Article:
The one bipartisan action the government always succeeds at is pissing people off, and this morning they got me. I was on my way to my desk, fresh cup of coffee in hand, when ol’ Lem Lem waved me over to his corner of the office.
“Check this out,” Lemmy said, motioning to his computer screen. “Looks like the automotive industry is lobbying to make it illegal to work on your own vehicle.”
That couldn’t be right, could it?
The article was titled “Automakers to gearheads: Stop repairing cars” and was written by Pete Bigelow of AutoBlog.com. The article as a whole is pretty damn interesting, but for the sake of brevity, here is what you need to know.
In 1998, the Digital Millennium Copyright Act was passed in an effort to protect intellectual property in an ever-changing digital age. In 1998, this had no bearing over cars or potentially motorcycles. Fast forward 17 years and cars, as well as motorcycles, incorporate more technology than the most advanced personal computers of my youth.
With technology ever changing, the DMCA is periodically reviewed. That's where the automakers got involved.
"Restricting access to automotive software benefits the public," said the Association of Global Automakers in comments submitted to the U.S. Copyright Office. Automakers want to make it illegal for anyone other than dealerships and authorized automotive facilities to modify the software in cars. The implications of this would be a huge blow to the automotive world, and eventually, the motorcycle community.
We are already seeing the effects of the Environmental Protection Agency’s regulations on motorcycles being imported to the United States with leaner fuel maps and all sorts of secondary air injection systems. Residents of California know better than anyone that the wind of change is blowing hard. Try to walk into your local dealer in the Golden State and have an aftermarket exhaust installed or a fuel system remapped.
The car manufacturers want to take it further and prevent all of us from touching the software in our vehicles' engine control units, and they're trying to use the copyright law to do it. At-home tuners have been “chipping” cars' ECUs for years in search of more power and better fuel efficiency, among other things. The automakers want to eliminate that and are appealing to the government regulators by claiming that such mods could make the vehicles fail to comply with emissions regulations or even make them unsafe.
What does this have to do with motorcycles? So much of what starts in the automotive world trickles down to the motorcycle community within a few years. Anyone out there with a Power Commander on your bike? A Bazzaz unit? Two Brothers Juice Box? How about you Harley folks? Based on the sales numbers we have seen, I am guessing more than a few of you are rocking a Vance & Hines FP3. How many of you are running an aftermarket exhaust system? Any of you remove the secondary air injection systems, bypass your servo motor, or remove the throttle plates off of your bikes? I am gonna go out on a limb here and say plenty of you have answered “Yes” to at least one of these questions. Lord knows I am guilty on multiple accounts.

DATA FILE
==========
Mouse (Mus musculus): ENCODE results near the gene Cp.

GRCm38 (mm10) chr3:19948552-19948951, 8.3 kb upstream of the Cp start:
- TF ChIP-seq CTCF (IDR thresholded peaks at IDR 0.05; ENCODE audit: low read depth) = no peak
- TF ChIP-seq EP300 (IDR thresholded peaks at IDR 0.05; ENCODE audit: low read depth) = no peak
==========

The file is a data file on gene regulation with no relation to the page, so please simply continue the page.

Auto manufacturers are looking to go beyond the few loose EPA regulations that currently make home modifications illegal. They want to go after both the consumer and the companies manufacturing the devices that allow consumers to read, clear, and modify their vehicles' ECUs. They are operating under the guise of concern for public safety, making claims that the public is too ignorant to work on their own cars correctly and that everyone should return to a sanctioned dealership to have work performed. Again, the thought of this going into effect makes me cringe on multiple fronts.
First of all, could you imagine the monopoly this would impose on consumers? Dealerships already charge a premium for even the simplest task. Can you imagine if they were the only pony in the race?
In this day and age, finding a trusted mechanic to work on our bikes is becoming more of a challenge. They are being replaced by underpaid “parts swappers” as dealers try to save money by cutting costs. Some of the best mechanics I know are the ones operating in the back alley garages in America, keeping the American Dream alive and well while covered in grease and drenched in gasoline fumes. Will this push more of them out of business? How badly will this hurt companies that make aftermarket tuning products?
And what about those of us who simply like to work on our own bikes? Tinkering with fuel maps and blocking off secondary air injection ports to try to gain better performance. Always seeking some way to improve our machines, we understand and accept the inherent dangers we face if we make a modification that affects the safety of our machine. Of course there are potential dangers with working on our own machines, but those are risks we are willing to take. Motorcycles are inherently dangerous and we accept that.
Part of me can’t imagine this will pass, at least without significant pushback, but in this day and age, nothing would surprise me. Anyone else remember the Consumer Product Safety Improvement Act of 2008, which banned the sale of youth motorcycles and ATVs because of lead content?
Manufacturers are trying to present themselves as the good guys in this scenario, looking out for the safety of the consumer. I think this is what bothers me the most, the condescending attitude that we can’t take care of ourselves. Don’t get me wrong, I am all for advancements in safety technologies that can advance the sport and allow riders to push the boundaries even further. But not at the cost of our freedom.